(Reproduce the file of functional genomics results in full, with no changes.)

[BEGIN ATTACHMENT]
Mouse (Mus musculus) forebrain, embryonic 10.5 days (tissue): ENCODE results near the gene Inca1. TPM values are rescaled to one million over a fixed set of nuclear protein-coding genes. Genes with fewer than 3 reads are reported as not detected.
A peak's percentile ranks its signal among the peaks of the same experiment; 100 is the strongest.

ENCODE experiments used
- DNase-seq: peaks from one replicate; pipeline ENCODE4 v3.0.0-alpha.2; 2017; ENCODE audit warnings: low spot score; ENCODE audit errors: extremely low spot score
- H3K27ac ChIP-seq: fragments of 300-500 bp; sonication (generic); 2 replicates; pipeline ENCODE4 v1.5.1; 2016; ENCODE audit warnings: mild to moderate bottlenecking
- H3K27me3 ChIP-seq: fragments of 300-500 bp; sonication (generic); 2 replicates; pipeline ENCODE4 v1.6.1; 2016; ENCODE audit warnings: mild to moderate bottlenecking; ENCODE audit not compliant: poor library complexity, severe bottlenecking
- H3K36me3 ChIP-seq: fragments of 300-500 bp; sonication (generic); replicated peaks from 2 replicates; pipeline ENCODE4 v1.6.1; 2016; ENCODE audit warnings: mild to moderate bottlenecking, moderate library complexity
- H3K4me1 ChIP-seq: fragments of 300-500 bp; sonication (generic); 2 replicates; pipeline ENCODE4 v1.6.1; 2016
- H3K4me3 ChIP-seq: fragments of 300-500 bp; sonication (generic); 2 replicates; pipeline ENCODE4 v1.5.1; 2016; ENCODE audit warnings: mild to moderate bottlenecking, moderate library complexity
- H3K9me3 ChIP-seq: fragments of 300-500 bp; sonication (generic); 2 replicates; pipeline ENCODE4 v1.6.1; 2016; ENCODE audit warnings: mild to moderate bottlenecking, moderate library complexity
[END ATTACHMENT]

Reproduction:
Mouse (Mus musculus) forebrain, embryonic 10.5 days (tissue): ENCODE results near the gene Inca1. TPM values are rescaled to one million over a fixed set of nuclear protein-coding genes. Genes with fewer than 3 reads are reported as not detected.
A peak's percentile ranks its signal among the peaks of the same experiment; 100 is the strongest.

ENCODE experiments used
- DNase-seq: peaks from one replicate; pipeline ENCODE4 v3.0.0-alpha.2; 2017; ENCODE audit warnings: low spot score; ENCODE audit errors: extremely low spot score
- H3K27ac ChIP-seq: fragments of 300-500 bp; sonication (generic); 2 replicates; pipeline ENCODE4 v1.5.1; 2016; ENCODE audit warnings: mild to moderate bottlenecking
- H3K27me3 ChIP-seq: fragments of 300-500 bp; sonication (generic); 2 replicates; pipeline ENCODE4 v1.6.1; 2016; ENCODE audit warnings: mild to moderate bottlenecking; ENCODE audit not compliant: poor library complexity, severe bottlenecking
- H3K36me3 ChIP-seq: fragments of 300-500 bp; sonication (generic); replicated peaks from 2 replicates; pipeline ENCODE4 v1.6.1; 2016; ENCODE audit warnings: mild to moderate bottlenecking, moderate library complexity
- H3K4me1 ChIP-seq: fragments of 300-500 bp; sonication (generic); 2 replicates; pipeline ENCODE4 v1.6.1; 2016
- H3K4me3 ChIP-seq: fragments of 300-500 bp; sonication (generic); 2 replicates; pipeline ENCODE4 v1.5.1; 2016; ENCODE audit warnings: mild to moderate bottlenecking, moderate library complexity
- H3K9me3 ChIP-seq: fragments of 300-500 bp; sonication (generic); 2 replicates; pipeline ENCODE4 v1.6.1; 2016; ENCODE audit warnings: mild to moderate bottlenecking, moderate library complexity